In a follow-up to yesterday’s linkfest, Stuart Elliot in the New York Times examines the ins and outs of the most lucrative stadium naming deal to-date.

Randall W. Forsyth at wonders whether Citigroup (C) looks at the “bad corporate karma” that follows when a company affixes their name to a stadium.

Trader Mike on whether popular investment blogs are contrary indicators of market performance.

Adam Warner at the Daily Options Report on what low realized volatility portends for the market.

All About Alpha notes the news that “hedge fund clones” are on the assembly line.

Speaking of hedge funds, the Wall Street Journal reports on yet another large hedge fund public offering.

Ann Davis in the Wall Street Journal reports on how former Enron traders are leveraging their experience into lucrative hedge fund opportunities.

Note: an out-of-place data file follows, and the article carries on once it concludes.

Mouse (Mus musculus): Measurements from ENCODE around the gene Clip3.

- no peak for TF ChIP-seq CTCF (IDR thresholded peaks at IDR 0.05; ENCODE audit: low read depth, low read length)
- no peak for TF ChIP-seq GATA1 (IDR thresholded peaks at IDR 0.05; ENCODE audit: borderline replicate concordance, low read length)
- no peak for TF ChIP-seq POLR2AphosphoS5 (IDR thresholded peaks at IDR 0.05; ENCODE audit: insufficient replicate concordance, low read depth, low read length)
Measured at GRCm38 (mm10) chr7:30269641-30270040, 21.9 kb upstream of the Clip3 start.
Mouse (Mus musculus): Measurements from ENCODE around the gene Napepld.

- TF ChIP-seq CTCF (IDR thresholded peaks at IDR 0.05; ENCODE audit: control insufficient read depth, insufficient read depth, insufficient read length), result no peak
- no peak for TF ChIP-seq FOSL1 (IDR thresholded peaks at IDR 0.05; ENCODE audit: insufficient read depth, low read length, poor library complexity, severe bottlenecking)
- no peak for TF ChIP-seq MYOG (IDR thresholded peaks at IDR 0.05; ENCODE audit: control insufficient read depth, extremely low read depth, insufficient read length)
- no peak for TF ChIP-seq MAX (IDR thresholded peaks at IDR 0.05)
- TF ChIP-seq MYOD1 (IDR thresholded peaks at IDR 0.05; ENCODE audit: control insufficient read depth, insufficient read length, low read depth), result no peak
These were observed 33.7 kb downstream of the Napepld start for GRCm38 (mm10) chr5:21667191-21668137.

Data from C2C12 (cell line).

Greg Newton at NakedShorts previews some likely financial market “reforms” in the pipeline.

Can you believe how well REIT funds have done this year? (via

Dan Culloton at reminds us to look at the holdings of an ETF before adding it to your portfolio.

Aaron Pressman at on truly international ETFs.

Chet Currier at wonders whether mutual fund investors have matured.

James Picerno at the Capital Spectator looks at the case for even lower oil prices.

Accrued Interest examines the political dimension of explicit Fed inflation targeting.

Brett Steenbarger at TraderFeed shows that historically owning the stock market during inverted yield curves has not been a great idea.

James Hamilton at Econbrowser reviews the latest academic research on the yield curve and the term premium and why an inverted yield curve may not be as worrisome as previously thought.

This looks like an interesting paper on benchmarking money manager performance. (via

Finally, a good definition of Web 2.0 and some insight into the viability of this wave of start-ups. (via DealBook)

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